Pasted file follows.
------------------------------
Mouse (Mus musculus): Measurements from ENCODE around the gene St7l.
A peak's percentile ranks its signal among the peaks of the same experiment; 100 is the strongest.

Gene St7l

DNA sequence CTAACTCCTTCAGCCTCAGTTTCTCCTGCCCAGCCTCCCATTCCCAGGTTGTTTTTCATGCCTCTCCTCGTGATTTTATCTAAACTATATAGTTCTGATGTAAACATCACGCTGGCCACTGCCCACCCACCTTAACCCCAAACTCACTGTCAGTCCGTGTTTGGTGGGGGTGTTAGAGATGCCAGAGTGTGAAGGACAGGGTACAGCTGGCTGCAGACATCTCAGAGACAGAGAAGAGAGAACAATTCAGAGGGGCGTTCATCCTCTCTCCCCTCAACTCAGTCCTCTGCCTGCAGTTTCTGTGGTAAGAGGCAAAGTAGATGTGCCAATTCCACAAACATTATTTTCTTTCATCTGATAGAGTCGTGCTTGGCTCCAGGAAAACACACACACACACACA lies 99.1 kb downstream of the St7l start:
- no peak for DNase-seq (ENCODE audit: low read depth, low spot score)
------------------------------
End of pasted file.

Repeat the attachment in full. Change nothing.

Mouse (Mus musculus): Measurements from ENCODE around the gene St7l.
A peak's percentile ranks its signal among the peaks of the same experiment; 100 is the strongest.

Gene St7l

DNA sequence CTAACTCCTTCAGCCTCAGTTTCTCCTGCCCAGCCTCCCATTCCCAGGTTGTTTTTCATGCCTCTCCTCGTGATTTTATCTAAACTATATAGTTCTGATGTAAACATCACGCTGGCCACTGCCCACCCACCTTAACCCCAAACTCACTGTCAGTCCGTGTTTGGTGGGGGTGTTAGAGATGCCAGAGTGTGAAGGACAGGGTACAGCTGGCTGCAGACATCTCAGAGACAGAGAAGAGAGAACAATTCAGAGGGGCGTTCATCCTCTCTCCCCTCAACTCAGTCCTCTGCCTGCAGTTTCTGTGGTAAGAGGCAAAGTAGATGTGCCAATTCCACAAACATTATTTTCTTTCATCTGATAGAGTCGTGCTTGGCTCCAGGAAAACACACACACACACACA lies 99.1 kb downstream of the St7l start:
- no peak for DNase-seq (ENCODE audit: low read depth, low spot score)